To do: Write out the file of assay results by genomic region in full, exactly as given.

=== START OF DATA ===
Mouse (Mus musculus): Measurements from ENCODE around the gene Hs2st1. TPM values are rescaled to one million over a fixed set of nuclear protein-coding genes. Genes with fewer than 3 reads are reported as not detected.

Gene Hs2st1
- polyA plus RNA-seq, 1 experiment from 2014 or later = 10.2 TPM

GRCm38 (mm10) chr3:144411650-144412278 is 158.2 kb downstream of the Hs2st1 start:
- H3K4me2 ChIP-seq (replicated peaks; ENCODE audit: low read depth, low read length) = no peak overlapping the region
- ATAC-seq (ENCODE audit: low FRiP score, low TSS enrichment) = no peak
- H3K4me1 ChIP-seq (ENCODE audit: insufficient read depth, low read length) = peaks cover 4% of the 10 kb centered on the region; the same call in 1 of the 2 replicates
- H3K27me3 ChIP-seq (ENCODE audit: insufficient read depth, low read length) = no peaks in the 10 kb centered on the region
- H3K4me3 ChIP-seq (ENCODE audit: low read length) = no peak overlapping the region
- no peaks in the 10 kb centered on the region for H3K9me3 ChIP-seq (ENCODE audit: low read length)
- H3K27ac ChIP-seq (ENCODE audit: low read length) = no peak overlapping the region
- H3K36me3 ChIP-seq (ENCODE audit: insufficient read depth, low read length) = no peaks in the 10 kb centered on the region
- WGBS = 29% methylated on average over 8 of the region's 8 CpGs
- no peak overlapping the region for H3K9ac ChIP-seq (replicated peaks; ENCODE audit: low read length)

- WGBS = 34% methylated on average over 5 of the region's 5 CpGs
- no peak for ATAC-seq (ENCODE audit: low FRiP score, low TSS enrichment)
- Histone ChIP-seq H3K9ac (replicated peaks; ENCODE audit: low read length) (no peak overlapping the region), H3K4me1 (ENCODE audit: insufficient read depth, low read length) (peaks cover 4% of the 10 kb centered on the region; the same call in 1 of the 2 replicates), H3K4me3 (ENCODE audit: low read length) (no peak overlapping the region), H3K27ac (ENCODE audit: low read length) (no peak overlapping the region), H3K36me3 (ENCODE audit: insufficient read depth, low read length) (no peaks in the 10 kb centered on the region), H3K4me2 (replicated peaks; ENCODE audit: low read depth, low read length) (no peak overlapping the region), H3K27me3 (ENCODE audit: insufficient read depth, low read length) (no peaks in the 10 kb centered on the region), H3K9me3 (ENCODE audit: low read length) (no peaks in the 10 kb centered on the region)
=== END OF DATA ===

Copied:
Mouse (Mus musculus): Measurements from ENCODE around the gene Hs2st1. TPM values are rescaled to one million over a fixed set of nuclear protein-coding genes. Genes with fewer than 3 reads are reported as not detected.

Gene Hs2st1
- polyA plus RNA-seq, 1 experiment from 2014 or later = 10.2 TPM

GRCm38 (mm10) chr3:144411650-144412278 is 158.2 kb downstream of the Hs2st1 start:
- H3K4me2 ChIP-seq (replicated peaks; ENCODE audit: low read depth, low read length) = no peak overlapping the region
- ATAC-seq (ENCODE audit: low FRiP score, low TSS enrichment) = no peak
- H3K4me1 ChIP-seq (ENCODE audit: insufficient read depth, low read length) = peaks cover 4% of the 10 kb centered on the region; the same call in 1 of the 2 replicates
- H3K27me3 ChIP-seq (ENCODE audit: insufficient read depth, low read length) = no peaks in the 10 kb centered on the region
- H3K4me3 ChIP-seq (ENCODE audit: low read length) = no peak overlapping the region
- no peaks in the 10 kb centered on the region for H3K9me3 ChIP-seq (ENCODE audit: low read length)
- H3K27ac ChIP-seq (ENCODE audit: low read length) = no peak overlapping the region
- H3K36me3 ChIP-seq (ENCODE audit: insufficient read depth, low read length) = no peaks in the 10 kb centered on the region
- WGBS = 29% methylated on average over 8 of the region's 8 CpGs
- no peak overlapping the region for H3K9ac ChIP-seq (replicated peaks; ENCODE audit: low read length)

- WGBS = 34% methylated on average over 5 of the region's 5 CpGs
- no peak for ATAC-seq (ENCODE audit: low FRiP score, low TSS enrichment)
- Histone ChIP-seq H3K9ac (replicated peaks; ENCODE audit: low read length) (no peak overlapping the region), H3K4me1 (ENCODE audit: insufficient read depth, low read length) (peaks cover 4% of the 10 kb centered on the region; the same call in 1 of the 2 replicates), H3K4me3 (ENCODE audit: low read length) (no peak overlapping the region), H3K27ac (ENCODE audit: low read length) (no peak overlapping the region), H3K36me3 (ENCODE audit: insufficient read depth, low read length) (no peaks in the 10 kb centered on the region), H3K4me2 (replicated peaks; ENCODE audit: low read depth, low read length) (no peak overlapping the region), H3K27me3 (ENCODE audit: insufficient read depth, low read length) (no peaks in the 10 kb centered on the region), H3K9me3 (ENCODE audit: low read length) (no peaks in the 10 kb centered on the region)